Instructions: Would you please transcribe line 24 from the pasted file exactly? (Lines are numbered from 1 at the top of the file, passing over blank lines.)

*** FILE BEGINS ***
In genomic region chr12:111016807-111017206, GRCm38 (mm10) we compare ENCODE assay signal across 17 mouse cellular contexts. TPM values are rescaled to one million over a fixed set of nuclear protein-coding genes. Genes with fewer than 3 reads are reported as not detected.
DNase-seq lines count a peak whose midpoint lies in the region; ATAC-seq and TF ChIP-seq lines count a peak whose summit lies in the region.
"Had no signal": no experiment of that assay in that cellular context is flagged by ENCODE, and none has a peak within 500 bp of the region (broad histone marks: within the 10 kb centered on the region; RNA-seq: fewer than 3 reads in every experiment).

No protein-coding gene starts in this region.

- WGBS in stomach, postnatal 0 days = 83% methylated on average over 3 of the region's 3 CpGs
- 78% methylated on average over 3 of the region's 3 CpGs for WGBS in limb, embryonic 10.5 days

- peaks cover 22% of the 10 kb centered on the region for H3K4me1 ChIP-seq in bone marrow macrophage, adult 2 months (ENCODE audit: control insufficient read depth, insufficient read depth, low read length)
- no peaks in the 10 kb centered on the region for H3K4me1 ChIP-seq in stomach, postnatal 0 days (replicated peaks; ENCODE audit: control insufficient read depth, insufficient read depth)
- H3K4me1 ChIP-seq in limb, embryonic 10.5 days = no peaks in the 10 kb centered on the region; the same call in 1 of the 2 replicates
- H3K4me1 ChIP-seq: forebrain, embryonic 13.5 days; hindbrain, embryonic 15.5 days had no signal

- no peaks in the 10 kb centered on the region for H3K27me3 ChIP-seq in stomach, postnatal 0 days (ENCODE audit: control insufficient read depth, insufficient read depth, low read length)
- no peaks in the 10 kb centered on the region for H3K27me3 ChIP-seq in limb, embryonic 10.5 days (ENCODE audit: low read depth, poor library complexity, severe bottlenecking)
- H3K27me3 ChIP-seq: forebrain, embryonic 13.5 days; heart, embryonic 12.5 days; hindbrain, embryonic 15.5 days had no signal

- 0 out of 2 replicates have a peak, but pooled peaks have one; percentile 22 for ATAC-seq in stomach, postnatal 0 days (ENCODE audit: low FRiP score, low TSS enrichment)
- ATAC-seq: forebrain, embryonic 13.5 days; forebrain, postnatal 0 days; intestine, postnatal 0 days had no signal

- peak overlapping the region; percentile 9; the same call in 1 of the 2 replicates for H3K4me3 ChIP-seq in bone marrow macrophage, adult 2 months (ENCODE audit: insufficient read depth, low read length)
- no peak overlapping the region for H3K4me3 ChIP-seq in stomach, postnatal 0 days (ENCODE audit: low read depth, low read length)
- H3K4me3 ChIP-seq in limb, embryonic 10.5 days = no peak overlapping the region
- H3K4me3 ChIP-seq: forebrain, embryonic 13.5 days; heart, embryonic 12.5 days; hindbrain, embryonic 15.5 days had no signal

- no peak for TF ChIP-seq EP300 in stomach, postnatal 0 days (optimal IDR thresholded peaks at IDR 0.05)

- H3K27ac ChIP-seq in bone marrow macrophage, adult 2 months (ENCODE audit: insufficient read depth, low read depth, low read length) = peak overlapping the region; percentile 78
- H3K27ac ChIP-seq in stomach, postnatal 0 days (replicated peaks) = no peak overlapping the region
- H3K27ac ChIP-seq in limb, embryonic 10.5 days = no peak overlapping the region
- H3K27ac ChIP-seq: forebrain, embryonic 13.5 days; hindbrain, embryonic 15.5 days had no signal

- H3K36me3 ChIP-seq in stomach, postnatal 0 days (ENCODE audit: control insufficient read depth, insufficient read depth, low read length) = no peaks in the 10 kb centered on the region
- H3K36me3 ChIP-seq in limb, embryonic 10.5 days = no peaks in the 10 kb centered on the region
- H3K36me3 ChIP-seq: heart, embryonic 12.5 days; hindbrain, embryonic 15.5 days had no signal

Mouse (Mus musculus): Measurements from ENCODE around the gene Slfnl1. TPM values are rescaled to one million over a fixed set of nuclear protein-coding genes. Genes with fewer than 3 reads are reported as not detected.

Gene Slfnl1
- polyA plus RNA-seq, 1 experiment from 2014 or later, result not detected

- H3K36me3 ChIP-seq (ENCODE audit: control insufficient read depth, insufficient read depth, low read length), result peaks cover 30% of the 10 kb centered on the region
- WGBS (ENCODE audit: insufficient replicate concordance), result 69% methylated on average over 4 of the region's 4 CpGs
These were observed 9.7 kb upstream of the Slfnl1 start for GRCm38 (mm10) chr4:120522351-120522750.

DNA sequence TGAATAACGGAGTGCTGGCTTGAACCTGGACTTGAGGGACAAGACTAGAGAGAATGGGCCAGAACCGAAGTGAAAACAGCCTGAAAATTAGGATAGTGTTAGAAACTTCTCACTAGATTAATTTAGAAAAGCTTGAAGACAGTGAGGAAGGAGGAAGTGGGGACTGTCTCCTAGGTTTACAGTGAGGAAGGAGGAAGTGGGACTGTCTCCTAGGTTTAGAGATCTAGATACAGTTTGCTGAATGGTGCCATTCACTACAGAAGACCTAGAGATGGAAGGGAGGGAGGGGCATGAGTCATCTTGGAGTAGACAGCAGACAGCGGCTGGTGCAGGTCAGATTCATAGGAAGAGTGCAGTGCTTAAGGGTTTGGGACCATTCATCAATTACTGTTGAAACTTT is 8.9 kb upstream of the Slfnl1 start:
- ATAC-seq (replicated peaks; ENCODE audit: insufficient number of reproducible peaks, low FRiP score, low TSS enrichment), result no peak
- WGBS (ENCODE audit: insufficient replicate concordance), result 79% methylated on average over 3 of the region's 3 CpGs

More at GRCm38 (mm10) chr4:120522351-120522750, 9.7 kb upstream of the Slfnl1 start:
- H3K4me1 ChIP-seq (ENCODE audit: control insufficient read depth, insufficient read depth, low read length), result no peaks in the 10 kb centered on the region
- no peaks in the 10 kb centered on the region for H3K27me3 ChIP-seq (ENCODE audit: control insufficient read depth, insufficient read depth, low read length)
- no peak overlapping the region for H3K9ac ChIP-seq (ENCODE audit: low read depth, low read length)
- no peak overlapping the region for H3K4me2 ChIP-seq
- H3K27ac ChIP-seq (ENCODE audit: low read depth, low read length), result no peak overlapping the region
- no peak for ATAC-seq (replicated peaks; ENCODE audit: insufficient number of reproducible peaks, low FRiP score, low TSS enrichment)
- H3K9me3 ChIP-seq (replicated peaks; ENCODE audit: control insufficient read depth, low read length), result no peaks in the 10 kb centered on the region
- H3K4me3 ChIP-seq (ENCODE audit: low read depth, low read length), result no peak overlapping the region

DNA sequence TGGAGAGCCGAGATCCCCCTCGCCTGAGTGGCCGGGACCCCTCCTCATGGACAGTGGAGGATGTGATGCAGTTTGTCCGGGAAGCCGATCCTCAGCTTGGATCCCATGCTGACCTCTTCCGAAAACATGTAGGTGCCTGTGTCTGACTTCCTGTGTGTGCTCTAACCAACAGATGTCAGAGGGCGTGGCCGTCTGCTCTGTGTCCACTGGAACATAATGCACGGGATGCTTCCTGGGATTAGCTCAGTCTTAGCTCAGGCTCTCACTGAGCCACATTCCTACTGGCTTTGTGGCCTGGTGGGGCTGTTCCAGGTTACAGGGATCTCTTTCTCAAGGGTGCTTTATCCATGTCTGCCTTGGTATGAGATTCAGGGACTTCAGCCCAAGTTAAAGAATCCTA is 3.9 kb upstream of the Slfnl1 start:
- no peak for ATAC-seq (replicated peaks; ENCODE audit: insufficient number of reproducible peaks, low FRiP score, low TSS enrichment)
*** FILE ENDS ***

- H3K27ac ChIP-seq: forebrain, embryonic 13.5 days; hindbrain, embryonic 15.5 days had no signal